Skip to main content

Time for a Reality Check

In the fast-moving world of blogs, eleven days is a long time. But even though all that time has passed, I still feel compelled to comment on an article in the Las Vegas Sun, published on October 2. The article, "Long spans for radiation standards leave many cold", discussed objections to radiation protection standards for Yucca Mountain.

According to the arguments of antinuclear activist Kristin Schrader-Frechette, standards based on average doses are inadequate. Her example is a release of radiation to a town of 715 people in which one person receives a dose of 10,000 millirems while the remaining 714 people receive doses of 1 millirem each. She points out that such a release would not violate the average individual dose rate limit of 15 millirems per year, but it would impose a dose that she considers unacceptable on one individual.

Ms. Schrader-Frechette has done her math correctly, but she seems out of touch with reality. The absurdity of her example becomes plain if we consider something a bit more familiar. Imagine a town with 715 houses, in which the average annual precipitation is 15 inches; one house receives 10,000 inches per year, and the remaining 714 houses receive 1 inch per year. Who would give serious consideration to a scenario like that?

Ms. Schrader-Frechette also betrays her ignorance of health physics by characterizing a 10,000 millirem dose as "fatal". Lethal doses are typically 40 to 50 times larger.

It seems to me that the Sun's reporters and editors need to exercise their critical thinking skills a bit more vigorously when evaluating what is worth printing. For more information on radiation and its health effects, click here.

Technorati tags: , , , , ,

Comments

Anonymous said…
I ran into Schrader Freshette in about 1996 debating Yucca Mountain. She is an educated idiot. She claims future generations are also stakeholders in current decisions, which taken to its logical conclusion would lead to paralysis in the present. A big Rawlsian, she is AS SMART as a Post.

Popular posts from this blog

Sneak Peek

There's an invisible force powering and propelling our way of life.
It's all around us. You can't feel it. Smell it. Or taste it.
But it's there all the same. And if you look close enough, you can see all the amazing and wondrous things it does.
It not only powers our cities and towns.
And all the high-tech things we love.
It gives us the power to invent.
To explore.
To discover.
To create advanced technologies.
This invisible force creates jobs out of thin air.
It adds billions to our economy.
It's on even when we're not.
And stays on no matter what Mother Nature throws at it.
This invisible force takes us to the outer reaches of outer space.
And to the very depths of our oceans.
It brings us together. And it makes us better.
And most importantly, it has the power to do all this in our lifetime while barely leaving a trace.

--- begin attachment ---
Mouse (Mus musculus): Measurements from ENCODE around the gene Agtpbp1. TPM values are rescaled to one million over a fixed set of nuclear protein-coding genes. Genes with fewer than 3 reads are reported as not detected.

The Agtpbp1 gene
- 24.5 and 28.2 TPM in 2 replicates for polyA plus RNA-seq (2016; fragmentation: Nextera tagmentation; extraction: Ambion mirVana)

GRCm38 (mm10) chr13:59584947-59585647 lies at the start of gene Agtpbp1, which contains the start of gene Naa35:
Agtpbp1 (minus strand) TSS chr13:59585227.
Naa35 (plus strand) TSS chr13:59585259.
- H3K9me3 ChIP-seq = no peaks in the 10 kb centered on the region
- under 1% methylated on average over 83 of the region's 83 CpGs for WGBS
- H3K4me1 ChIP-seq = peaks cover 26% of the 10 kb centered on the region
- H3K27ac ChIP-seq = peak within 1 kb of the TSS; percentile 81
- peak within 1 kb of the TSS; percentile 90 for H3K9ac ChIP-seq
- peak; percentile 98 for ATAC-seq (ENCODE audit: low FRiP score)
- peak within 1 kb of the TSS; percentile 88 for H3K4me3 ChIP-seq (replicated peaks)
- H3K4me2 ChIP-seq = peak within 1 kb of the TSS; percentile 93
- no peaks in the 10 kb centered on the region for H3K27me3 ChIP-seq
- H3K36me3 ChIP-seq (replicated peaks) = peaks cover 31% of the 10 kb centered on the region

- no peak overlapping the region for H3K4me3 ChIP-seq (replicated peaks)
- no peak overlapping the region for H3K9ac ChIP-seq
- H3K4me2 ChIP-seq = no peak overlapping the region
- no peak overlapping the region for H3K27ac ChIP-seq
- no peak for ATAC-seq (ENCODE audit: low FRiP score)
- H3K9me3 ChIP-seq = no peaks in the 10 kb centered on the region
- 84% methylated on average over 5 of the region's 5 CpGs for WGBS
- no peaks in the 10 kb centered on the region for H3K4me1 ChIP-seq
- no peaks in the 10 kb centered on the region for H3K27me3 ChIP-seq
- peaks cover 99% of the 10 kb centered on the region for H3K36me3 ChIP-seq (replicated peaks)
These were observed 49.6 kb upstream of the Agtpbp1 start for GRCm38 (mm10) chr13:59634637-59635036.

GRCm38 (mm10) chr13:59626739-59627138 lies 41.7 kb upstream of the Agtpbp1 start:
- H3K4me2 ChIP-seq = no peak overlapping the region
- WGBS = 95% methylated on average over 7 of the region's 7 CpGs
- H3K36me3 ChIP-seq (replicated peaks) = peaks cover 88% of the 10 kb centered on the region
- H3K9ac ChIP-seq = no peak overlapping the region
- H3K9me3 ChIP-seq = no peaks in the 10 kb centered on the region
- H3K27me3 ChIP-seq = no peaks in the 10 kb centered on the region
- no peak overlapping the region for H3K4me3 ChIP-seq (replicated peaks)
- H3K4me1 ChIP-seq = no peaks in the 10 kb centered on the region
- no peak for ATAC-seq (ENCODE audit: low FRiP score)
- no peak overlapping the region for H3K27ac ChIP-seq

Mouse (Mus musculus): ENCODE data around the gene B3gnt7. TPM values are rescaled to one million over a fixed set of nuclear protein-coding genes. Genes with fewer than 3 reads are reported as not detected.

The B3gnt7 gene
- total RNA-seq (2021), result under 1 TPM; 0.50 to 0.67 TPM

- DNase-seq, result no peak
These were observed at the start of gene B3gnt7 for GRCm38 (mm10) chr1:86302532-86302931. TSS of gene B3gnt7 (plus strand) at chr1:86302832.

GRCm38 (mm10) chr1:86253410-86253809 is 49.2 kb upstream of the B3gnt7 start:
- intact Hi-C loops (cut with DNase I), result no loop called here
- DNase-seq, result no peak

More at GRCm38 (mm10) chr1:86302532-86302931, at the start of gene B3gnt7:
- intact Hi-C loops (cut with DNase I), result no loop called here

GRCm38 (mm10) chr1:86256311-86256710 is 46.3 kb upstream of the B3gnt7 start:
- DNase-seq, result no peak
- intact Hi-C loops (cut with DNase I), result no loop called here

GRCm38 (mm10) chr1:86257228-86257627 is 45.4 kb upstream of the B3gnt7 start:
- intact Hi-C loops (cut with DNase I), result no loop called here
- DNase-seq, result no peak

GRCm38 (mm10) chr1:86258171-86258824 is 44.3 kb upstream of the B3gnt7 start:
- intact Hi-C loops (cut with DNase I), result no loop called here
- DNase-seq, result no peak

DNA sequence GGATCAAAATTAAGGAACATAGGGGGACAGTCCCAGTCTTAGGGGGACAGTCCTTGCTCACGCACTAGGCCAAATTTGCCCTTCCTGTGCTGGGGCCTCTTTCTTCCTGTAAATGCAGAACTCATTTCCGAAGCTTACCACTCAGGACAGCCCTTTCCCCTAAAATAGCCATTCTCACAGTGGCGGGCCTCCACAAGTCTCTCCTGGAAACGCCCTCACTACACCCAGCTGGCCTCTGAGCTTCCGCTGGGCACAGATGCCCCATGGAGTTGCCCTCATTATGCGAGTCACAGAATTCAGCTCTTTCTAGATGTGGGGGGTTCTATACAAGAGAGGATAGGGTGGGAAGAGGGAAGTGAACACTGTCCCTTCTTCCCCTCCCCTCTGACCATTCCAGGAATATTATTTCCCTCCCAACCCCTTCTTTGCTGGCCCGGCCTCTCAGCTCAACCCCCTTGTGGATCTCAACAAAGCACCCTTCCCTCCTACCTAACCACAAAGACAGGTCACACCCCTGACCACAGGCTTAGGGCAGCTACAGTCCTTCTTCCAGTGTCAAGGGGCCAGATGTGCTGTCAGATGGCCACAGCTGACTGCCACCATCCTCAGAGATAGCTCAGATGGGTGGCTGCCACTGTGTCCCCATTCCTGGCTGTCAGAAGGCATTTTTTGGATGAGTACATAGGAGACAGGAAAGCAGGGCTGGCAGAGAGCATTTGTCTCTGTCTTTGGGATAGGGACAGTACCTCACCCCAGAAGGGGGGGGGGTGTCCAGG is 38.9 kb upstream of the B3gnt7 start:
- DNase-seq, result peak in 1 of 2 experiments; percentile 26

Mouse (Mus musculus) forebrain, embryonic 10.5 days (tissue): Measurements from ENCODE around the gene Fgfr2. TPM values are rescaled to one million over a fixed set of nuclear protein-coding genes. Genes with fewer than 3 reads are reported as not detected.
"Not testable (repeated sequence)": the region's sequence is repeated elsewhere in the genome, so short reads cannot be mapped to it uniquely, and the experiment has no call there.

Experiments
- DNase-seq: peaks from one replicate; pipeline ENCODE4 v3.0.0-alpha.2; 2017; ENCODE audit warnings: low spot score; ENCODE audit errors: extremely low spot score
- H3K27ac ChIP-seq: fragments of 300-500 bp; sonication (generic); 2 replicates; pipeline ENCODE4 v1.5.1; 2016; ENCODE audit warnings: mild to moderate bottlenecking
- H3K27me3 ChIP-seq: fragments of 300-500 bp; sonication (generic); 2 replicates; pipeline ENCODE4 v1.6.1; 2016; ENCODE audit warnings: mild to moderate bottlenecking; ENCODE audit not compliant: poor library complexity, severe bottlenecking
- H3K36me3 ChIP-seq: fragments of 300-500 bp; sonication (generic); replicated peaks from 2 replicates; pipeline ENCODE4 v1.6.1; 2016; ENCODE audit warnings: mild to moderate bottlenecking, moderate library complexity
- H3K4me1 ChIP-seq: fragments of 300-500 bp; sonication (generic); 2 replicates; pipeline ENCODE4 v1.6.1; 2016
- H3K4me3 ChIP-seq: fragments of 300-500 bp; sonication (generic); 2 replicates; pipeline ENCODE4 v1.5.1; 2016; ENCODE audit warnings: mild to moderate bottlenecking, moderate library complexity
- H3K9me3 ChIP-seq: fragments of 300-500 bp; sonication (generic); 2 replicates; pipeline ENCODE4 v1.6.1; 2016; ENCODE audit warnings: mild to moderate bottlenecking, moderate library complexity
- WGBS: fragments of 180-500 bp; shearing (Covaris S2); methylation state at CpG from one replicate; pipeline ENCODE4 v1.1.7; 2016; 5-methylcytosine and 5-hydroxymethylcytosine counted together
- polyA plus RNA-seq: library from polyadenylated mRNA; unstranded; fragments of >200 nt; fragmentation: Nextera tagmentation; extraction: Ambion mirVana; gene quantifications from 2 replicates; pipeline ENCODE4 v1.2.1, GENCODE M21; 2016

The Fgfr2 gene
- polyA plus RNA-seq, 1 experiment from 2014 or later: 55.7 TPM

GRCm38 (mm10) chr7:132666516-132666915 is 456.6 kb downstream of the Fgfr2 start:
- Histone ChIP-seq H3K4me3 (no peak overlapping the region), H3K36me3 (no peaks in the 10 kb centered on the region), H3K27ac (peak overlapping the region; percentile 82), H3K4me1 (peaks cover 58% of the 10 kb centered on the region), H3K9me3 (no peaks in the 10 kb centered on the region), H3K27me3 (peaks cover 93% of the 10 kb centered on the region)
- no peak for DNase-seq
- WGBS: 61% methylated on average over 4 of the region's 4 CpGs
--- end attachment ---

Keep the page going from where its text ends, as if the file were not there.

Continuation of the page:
Some people might say it's kind of unbelievable.
They wonder, what is this new power that does all these extraordinary things?

A Design Team Pictures the Future of Nuclear Energy

For more than 100 years, the shape and location of human settlements has been defined in large part by energy and water. Cities grew up near natural resources like hydropower, and near water for agricultural, industrial and household use.

So what would the world look like with a new generation of small nuclear reactors that could provide abundant, clean energy for electricity, water pumping and desalination and industrial processes?

Hard to say with precision, but Third Way, the non-partisan think tank, asked the design team at the Washington, D.C. office of Gensler & Associates, an architecture and interior design firm that specializes in sustainable projects like a complex that houses the NFL’s Dallas Cowboys. The talented designers saw a blooming desert and a cozy arctic village, an old urban mill re-purposed as an energy producer, a data center that integrates solar panels on its sprawling flat roofs, a naval base and a humming transit hub.

In the converted mill, high temperat…

Seeing the Light on Nuclear Energy

If you think that there is plenty of electricity, that the air is clean enough and that nuclear power is a just one among many options for meeting human needs, then you are probably over-focused on the United States or Western Europe. Even then, you’d be wrong.

That’s the idea at the heart of a new book, “Seeing the Light: The Case for Nuclear Power in the 21st Century,” by Scott L. Montgomery, a geoscientist and energy expert, and Thomas Graham Jr., a retired ambassador and arms control expert.


Billions of people live in energy poverty, they write, and even those who don’t, those who live in places where there is always an electric outlet or a light switch handy, we need to unmake the last 200 years of energy history, and move to non-carbon sources. Energy is integral to our lives but the authors cite a World Health Organization estimate that more than 6.5 million people die each year from air pollution.  In addition, they say, the global climate is heading for ruinous instability. E…